Twistfix Pile & Beam Subsidence Repair
This case study details how a retrofit pile and beam system utilised Twistfix Helical Piles in conjunction with retrofit masonry crack repair techniques to rectify ground movement issues in the Thames Valley.
Clay ground is susceptible to heave and shrinkage cycles, which are caused by changing ground-water conditions. As sub-soils dry shrinkage often causes cracking around door and window openings. These cracks often have a vertical staggered formation, typically with wider cracking at the bottom of the wall. Heave occurs when wet subsoil expands, creating cracks that are typically wider at the top of the wall.
Cases of subsidence have increased and blame has been variously attached to the digging of rail tunnels and the expansion of sewage networks along with an increasing number of basement conversions.
Newman Building Solutions, a Twistfix-registered contractor, were recently employed by Oxford City Council to undertake a detailed structural survey of a block of low-level flats where long-standing cracking had been noticed. Newman’s first carried out a visual inspection which was enhanced with the company’s in-house drainage and soil investigation team’s extra assessments.
The cause of the cracking at the flats, which house elderly residents, was found to be due to subsidence exaserbated by vibration - the flats are located just 20m from a high-speed rail track. Built on stiff Oxford clay, a common situation for properties in this area, the property was unusual in that it had a non-reinforced ring-beam instead of a concrete slab as a foundation.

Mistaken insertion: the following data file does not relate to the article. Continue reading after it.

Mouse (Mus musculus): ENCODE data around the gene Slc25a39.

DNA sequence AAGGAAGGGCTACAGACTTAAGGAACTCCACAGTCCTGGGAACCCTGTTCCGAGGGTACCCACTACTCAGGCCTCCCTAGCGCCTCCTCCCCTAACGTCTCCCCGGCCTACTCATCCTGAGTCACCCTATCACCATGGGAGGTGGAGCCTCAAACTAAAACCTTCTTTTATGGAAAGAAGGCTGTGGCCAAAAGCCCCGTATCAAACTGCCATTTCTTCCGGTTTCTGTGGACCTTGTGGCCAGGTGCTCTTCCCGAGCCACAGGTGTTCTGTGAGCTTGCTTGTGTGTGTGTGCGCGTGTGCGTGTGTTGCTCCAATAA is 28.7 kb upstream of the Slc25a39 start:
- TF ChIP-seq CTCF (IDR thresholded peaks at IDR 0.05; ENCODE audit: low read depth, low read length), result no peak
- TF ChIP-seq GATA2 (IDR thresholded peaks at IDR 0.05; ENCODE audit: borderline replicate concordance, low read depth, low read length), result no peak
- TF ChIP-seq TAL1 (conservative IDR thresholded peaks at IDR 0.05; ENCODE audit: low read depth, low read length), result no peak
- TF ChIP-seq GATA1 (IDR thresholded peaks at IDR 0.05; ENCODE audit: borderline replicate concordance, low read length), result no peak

Newman Building Solutions utilised the innovative pile and beam repair system from Twistfix to create a solution to the cracked masonry. More than 300m of helical reinforcement bar was installed to create deep and continuous masonry beams around the base of the walls. Shire piles, a helical mini-piling system, were utilised to provide support to retrofitted reinforced brick beams, which supported the brickwork between the minipiles and distributed structural loads to them in strict accordance with BRE guidelines.
All the work was carried out swiftly and without the use of heavy piling machinery while causing minimal disruption to the residents.
Following installation of the screw piles and helical bars the cracked brickwork was structurally reinforced and aesthetically repaired to complete the pile and beam insertion job. The works took just ten days to complete and costs were well within the budget set by Oxford Council.